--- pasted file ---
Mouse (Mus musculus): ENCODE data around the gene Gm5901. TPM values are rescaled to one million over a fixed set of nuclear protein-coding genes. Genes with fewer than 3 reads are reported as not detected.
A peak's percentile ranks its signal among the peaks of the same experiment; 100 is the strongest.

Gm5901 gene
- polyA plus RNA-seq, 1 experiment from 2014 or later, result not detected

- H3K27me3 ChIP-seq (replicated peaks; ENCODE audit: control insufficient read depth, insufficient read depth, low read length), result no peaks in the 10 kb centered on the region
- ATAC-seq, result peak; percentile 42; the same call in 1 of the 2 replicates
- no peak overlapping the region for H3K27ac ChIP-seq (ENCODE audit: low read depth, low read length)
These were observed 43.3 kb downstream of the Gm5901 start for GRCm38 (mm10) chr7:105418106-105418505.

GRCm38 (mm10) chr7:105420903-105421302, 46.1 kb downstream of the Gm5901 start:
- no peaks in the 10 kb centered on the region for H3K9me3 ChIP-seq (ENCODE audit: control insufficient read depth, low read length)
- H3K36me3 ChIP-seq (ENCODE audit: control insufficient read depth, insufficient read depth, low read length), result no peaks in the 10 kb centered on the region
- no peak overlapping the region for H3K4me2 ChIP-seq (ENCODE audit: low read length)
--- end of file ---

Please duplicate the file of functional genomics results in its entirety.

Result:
Mouse (Mus musculus): ENCODE data around the gene Gm5901. TPM values are rescaled to one million over a fixed set of nuclear protein-coding genes. Genes with fewer than 3 reads are reported as not detected.
A peak's percentile ranks its signal among the peaks of the same experiment; 100 is the strongest.

Gm5901 gene
- polyA plus RNA-seq, 1 experiment from 2014 or later, result not detected

- H3K27me3 ChIP-seq (replicated peaks; ENCODE audit: control insufficient read depth, insufficient read depth, low read length), result no peaks in the 10 kb centered on the region
- ATAC-seq, result peak; percentile 42; the same call in 1 of the 2 replicates
- no peak overlapping the region for H3K27ac ChIP-seq (ENCODE audit: low read depth, low read length)
These were observed 43.3 kb downstream of the Gm5901 start for GRCm38 (mm10) chr7:105418106-105418505.

GRCm38 (mm10) chr7:105420903-105421302, 46.1 kb downstream of the Gm5901 start:
- no peaks in the 10 kb centered on the region for H3K9me3 ChIP-seq (ENCODE audit: control insufficient read depth, low read length)
- H3K36me3 ChIP-seq (ENCODE audit: control insufficient read depth, insufficient read depth, low read length), result no peaks in the 10 kb centered on the region
- no peak overlapping the region for H3K4me2 ChIP-seq (ENCODE audit: low read length)